Babette’s Feast (Babettes gaestebud)

Babette's Feast

An artist is never poor.

Once again, I’ve been hesitant to start a film based solely on the somewhat selfish reason that I figured I’d be bored out of my mind watching it. Nothing about Babette’s Feast seemed at all appealing to me; really, the only thing it had going for it, for me, was that it won the Oscar for Best Foreign Language Film, and indeed it was the first Danish film ever to win. Then, today, I saw the headline: the director, Gabriel Axel, has passed away. It seemed the appropriate time to finally sit down and force myself through this one; if not now, then when?

Two sisters, the daughters of a Danish priest, grow up in a somewhat isolated town on the coast of Denmark, where their religion is above all other importance in their lives, including the attentions of two men who wish to court them. Opting instead to devote themselves to religion and their father, the girls spend their lives in the small community, their father passing as the years go by. Some time later, a woman named Babette shows up at their door, and offers to become their housekeeper. She works for no wages, but happens to win a lottery in Paris of 10,000 francs, which she decides to use to prepare a “real French dinner” for the sisters and the town, which secretly doesn’t sit well with the devoutly religious folk and their denial of all earthly delights and temptations. I’ve seen a number of reviews around calling this one of the best food films ever made, and to that I can agree. Despite my misgivings going into it, misgivings that seemed to be justified by the drab and cold production design and cinematography of the first half of the film, this ended up being a very warm and lovely film, owing much to the excellent decision to turn the cold and drab look of the first half slowly into a room rich with warmth and color during the feast itself. There really isn’t much to this film, but it still holds a subtle but powerful effect, made no more apparent than in the villagers’ initial attitude towards the feast juxtaposed by their reactions after the character of the general gets them to realize exactly how special this feast really is.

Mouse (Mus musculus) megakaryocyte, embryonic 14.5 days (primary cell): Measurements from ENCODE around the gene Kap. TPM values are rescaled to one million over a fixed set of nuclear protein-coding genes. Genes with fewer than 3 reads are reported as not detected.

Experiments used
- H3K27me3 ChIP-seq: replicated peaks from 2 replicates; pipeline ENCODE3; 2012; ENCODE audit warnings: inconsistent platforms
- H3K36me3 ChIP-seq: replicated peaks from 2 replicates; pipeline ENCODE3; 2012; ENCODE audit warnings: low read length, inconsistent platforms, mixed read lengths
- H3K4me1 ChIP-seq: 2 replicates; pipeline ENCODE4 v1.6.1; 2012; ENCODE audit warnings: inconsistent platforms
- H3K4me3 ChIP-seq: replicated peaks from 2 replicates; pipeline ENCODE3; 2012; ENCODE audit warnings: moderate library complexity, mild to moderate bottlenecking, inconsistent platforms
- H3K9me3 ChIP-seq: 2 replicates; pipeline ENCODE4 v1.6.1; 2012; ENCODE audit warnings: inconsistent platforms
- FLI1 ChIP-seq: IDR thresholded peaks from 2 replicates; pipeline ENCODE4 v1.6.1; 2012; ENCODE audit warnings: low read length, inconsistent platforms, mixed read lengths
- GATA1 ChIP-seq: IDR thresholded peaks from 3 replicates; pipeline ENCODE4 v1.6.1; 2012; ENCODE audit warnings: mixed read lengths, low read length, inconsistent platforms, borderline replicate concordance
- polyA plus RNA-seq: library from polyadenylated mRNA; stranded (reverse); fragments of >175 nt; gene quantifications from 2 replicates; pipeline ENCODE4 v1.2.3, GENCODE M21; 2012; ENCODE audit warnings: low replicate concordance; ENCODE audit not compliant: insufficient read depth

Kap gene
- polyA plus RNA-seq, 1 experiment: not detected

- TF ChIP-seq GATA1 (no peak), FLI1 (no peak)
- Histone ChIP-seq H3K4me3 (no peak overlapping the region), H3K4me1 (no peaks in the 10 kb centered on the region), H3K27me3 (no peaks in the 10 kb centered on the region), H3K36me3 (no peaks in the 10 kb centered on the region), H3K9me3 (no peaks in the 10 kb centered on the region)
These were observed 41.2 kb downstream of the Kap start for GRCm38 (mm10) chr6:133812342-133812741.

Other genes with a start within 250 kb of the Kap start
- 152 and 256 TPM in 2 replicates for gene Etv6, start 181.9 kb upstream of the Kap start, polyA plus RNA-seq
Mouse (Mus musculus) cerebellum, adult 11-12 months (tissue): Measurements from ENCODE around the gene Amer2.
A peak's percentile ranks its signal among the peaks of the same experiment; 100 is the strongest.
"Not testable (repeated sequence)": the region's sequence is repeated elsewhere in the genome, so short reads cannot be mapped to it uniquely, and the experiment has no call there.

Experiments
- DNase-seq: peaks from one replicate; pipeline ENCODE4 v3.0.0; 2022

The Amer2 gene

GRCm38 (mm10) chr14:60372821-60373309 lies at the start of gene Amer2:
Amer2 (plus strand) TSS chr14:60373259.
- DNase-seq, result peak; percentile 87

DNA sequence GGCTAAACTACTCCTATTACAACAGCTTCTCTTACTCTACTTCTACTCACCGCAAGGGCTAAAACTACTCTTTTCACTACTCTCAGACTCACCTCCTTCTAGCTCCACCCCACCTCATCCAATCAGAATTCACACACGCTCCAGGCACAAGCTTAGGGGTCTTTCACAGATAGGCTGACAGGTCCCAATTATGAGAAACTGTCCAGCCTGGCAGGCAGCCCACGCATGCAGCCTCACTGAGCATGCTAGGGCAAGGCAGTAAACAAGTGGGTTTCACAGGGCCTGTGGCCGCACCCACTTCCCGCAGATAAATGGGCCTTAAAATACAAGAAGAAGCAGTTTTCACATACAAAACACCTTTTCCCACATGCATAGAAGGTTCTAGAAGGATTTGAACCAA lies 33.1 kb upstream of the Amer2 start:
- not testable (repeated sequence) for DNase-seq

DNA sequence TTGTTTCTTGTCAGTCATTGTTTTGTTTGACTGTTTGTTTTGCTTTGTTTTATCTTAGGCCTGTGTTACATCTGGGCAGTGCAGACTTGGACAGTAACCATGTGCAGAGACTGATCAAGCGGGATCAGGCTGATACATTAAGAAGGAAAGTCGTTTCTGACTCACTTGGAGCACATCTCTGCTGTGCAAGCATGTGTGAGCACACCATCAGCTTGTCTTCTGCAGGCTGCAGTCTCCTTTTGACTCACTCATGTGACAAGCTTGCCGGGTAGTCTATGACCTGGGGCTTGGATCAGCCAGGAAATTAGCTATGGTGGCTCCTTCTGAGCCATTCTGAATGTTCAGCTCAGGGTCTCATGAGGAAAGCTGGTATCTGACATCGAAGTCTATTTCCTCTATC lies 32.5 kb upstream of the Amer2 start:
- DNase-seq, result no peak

Now, despite the fact that I was suitably moved by the end of the film, I still can’t ignore that it was relatively slow throughout the entire running time, and thus it will likely be just as hard for the average moviegoer to get into it as it was for me to at first. That said, I’d be lying if I said I didn’t end up liking this. It’s sweet, and it has by far one of the most endearing endings of any film I’ve seen from the list thus far. You just feel better after watching it, almost as if you had taken part in the eponymous dinner yourself. It almost feels obvious or redundant to say, but that may very well have been the point. Gabriel Axel, if for nothing else, you will be happily remembered for this one.

Arbitrary Rating: 8/10

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